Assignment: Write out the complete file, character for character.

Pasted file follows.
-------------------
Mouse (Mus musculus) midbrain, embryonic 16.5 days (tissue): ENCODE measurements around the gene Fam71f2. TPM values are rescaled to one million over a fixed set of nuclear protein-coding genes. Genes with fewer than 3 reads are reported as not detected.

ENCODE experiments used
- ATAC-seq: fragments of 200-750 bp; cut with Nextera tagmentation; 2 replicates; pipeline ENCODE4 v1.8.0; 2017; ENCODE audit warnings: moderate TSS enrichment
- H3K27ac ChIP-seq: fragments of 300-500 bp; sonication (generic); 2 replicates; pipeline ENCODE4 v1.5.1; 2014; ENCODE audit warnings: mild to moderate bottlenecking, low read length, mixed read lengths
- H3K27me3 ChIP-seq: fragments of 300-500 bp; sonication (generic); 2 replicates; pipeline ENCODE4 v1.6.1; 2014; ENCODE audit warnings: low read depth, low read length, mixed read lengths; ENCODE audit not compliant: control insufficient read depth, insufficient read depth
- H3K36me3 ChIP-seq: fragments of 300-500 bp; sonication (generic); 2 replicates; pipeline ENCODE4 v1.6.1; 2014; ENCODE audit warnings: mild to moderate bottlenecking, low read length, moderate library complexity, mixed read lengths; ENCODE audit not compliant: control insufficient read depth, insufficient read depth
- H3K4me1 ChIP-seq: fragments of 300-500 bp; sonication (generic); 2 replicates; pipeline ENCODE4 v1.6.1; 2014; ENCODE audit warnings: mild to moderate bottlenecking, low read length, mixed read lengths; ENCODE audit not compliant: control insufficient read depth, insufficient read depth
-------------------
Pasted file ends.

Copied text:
Mouse (Mus musculus) midbrain, embryonic 16.5 days (tissue): ENCODE measurements around the gene Fam71f2. TPM values are rescaled to one million over a fixed set of nuclear protein-coding genes. Genes with fewer than 3 reads are reported as not detected.

ENCODE experiments used
- ATAC-seq: fragments of 200-750 bp; cut with Nextera tagmentation; 2 replicates; pipeline ENCODE4 v1.8.0; 2017; ENCODE audit warnings: moderate TSS enrichment
- H3K27ac ChIP-seq: fragments of 300-500 bp; sonication (generic); 2 replicates; pipeline ENCODE4 v1.5.1; 2014; ENCODE audit warnings: mild to moderate bottlenecking, low read length, mixed read lengths
- H3K27me3 ChIP-seq: fragments of 300-500 bp; sonication (generic); 2 replicates; pipeline ENCODE4 v1.6.1; 2014; ENCODE audit warnings: low read depth, low read length, mixed read lengths; ENCODE audit not compliant: control insufficient read depth, insufficient read depth
- H3K36me3 ChIP-seq: fragments of 300-500 bp; sonication (generic); 2 replicates; pipeline ENCODE4 v1.6.1; 2014; ENCODE audit warnings: mild to moderate bottlenecking, low read length, moderate library complexity, mixed read lengths; ENCODE audit not compliant: control insufficient read depth, insufficient read depth
- H3K4me1 ChIP-seq: fragments of 300-500 bp; sonication (generic); 2 replicates; pipeline ENCODE4 v1.6.1; 2014; ENCODE audit warnings: mild to moderate bottlenecking, low read length, mixed read lengths; ENCODE audit not compliant: control insufficient read depth, insufficient read depth